What you need to know about Colon Cancer

Facts & Stats

Colon cancer is a cancer which affects the colon or the large intestine. The colon is actually the last part of digestive tract. Colon cancer mostly affects older men and women, even though it can be seen at any age. The condition generally starts as small and benign clumps of cells known as polyps which develop inside the colon. Eventually over time certain polyps can progress to turn to colon cancers. It is one of the most frequently occurring types of cancer in India and the rest of the world. Doctors recommend screening tests on a regular basis to avoid colon cancer.

Symptoms

Here are the main symptoms associated with colon cancer:

  • Rectal bleeding
  • A major change in the bowel movements
  • Fatigue or weakness
  • Unexplained weight loss
  • Diarrhea or constipation
  • Change in stool consistency
  • Persistent abdominal discomfort like gas, cramps or pain
  • A sensation that the bowels are not completely emptied

A lot of people having colon cancer do not experience any symptoms at the initial phases. Once the symptoms start to show, they probably differ from one patient to another. It depends on the size of the cancer as well as the location of the tumor in the large intestine.

Stages

Colon cancer is staged from I to IV which helps doctors to identify the progression of the condition. Stage I colon cancers mainly affect only innermost parts of the rectum or colon. At this stage, there is a high chance that the condition can be treated with maximum success. Stage II cancers show greater extension and spreading of the tumor through colon wall into the adjacent structures. During Stage III, the colon cancer starts impacting the local lymph nodes. Once the condition has reached Stage IV, it becomes metastatic and spread to the lymph nodes and distant organs far from the location of the original tumor.

Causes

The medical experts are not exactly sure about the exact causes for colon cancer. The cells inside the colon starts to multiple and produce new cells even when they are not needed. This happens due to a change in their DNA structure. Ultimately the cells create a tumor. Doctors have detected certain risk factors which increase the chances of colon cancer. These are stated below:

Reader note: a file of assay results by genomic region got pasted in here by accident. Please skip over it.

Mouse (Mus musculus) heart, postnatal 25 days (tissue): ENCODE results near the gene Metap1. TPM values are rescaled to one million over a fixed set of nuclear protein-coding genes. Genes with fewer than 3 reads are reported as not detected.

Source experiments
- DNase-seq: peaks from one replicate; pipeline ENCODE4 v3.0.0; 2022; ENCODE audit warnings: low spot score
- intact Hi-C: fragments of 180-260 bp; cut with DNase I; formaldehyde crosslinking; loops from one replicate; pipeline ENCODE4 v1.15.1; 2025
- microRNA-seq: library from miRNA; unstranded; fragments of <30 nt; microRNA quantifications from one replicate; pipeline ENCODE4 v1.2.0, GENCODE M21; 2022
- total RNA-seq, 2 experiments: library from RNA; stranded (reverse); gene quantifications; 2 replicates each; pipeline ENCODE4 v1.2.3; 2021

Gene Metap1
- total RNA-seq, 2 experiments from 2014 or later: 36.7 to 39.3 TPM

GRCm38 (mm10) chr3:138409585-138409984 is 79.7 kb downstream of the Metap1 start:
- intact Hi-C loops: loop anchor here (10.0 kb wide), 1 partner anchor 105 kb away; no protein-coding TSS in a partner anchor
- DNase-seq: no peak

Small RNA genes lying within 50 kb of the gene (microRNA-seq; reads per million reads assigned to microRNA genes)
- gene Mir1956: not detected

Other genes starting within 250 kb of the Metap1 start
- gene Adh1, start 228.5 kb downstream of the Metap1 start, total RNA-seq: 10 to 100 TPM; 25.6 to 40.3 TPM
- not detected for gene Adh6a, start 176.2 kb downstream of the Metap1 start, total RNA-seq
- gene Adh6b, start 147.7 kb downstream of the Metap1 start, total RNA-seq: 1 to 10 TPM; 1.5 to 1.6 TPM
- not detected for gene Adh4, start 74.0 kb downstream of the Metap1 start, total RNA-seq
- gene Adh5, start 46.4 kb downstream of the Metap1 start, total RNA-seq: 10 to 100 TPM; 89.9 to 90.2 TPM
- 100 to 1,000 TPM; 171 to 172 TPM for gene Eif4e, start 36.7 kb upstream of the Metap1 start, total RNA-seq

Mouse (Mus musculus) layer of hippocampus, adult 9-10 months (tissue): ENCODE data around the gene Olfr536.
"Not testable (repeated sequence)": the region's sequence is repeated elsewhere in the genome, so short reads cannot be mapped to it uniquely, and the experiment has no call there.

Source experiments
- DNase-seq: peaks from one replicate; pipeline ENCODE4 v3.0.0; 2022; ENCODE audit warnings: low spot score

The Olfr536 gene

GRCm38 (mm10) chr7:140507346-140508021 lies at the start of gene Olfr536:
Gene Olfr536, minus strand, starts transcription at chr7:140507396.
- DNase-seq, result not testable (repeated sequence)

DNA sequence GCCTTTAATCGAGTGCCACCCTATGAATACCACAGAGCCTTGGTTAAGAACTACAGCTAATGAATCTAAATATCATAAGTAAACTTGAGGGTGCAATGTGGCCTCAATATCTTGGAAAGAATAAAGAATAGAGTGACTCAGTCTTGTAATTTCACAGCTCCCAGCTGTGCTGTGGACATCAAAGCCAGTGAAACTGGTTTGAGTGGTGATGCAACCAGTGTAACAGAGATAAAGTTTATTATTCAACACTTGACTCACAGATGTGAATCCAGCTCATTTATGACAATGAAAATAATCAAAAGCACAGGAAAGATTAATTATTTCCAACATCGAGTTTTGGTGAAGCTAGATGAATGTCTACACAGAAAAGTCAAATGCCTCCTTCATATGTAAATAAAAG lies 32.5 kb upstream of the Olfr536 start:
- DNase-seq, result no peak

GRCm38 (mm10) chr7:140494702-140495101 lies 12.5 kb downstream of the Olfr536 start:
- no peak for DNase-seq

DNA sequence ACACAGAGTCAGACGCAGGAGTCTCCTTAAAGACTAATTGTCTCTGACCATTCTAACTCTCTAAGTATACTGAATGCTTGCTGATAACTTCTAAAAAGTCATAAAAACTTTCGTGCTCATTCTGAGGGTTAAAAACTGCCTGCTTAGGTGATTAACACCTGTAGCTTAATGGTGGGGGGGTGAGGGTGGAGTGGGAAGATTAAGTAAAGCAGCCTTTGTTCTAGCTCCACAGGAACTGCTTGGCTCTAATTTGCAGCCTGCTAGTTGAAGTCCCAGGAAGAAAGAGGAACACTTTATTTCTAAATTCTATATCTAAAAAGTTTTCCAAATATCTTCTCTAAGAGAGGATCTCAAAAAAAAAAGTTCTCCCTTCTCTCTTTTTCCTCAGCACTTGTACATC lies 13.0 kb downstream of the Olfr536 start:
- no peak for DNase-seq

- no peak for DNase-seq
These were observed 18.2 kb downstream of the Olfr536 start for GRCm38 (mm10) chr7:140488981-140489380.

• Old age
  • Diabetes
  • Obesity
  • Alcohol
  • Smoking
  • Radiation therapy
  • A high-fat, low-fiber diet
  • Colon cancer in family history
  • An inactive and sedentary lifestyle
  • Personal history of polyps or colorectal cancer
  • Inflammatory intestinal conditions like chronic ulcerative colitis
  • Inherited syndromes which enhance the chances of colon cancer risk

Diagnosis

Colonoscopy is the standard procedure that is used for the detection of colon cancer. Colon polyps can be removed with the help of the colonoscope. Another diagnostic procedure known as Sigmoidoscopy is used for examining the left part of the colon and the rectum using a flexible scope. Removal of polyps and cancer biopsy may be performed with the help of sigmoidoscope. In case of advanced stage colon cancer, CT scans may be performed on the liver, lungs and abdomen to detect for the spreading of the tumor. Positron emission tomography or PET scans can help to detect increased metabolic activities in the cancerous tissues. Carcinoembryonic antigen (CEA) is a blood test that can be performed for diagnostic purposes.

Treatment

Treatment of colon cancer is mainly carried out through surgery, and the type of procedure to be used depends on the stage of the cancer. Early stage colon cancer can be treated by polypectomy, endoscopic mucosal resection or a laparoscopic surgery. Advanced level colon cancers can be cured with partial colectomy, ostomy or lymph node removal surgery. Additional procedures to treat colon cancers include chemotherapy, radiation therapy, immunotherapy, targeted drug therapy and proton beam therapy. The doctor may also recommend palliative care to deal with the pains that are associated with colon cancer. Additional drugs may also be used to improve the results.

Prevention

The best way to prevent colon cancer is to get the condition detected early so that the polyps can be removed quickly before they turn malignant. A person must also stay physically active and get regular exercise to reduce the chances of colon cancer. Hormone replacement therapy has been proven to be effective to minimize the chances of colon cancer in women at post-menopausal stage. Genetic counseling is recommended for men and women who have a long history of cancer in the family. It is also important to include fiber rich foods in the diet so that colon health is maintained.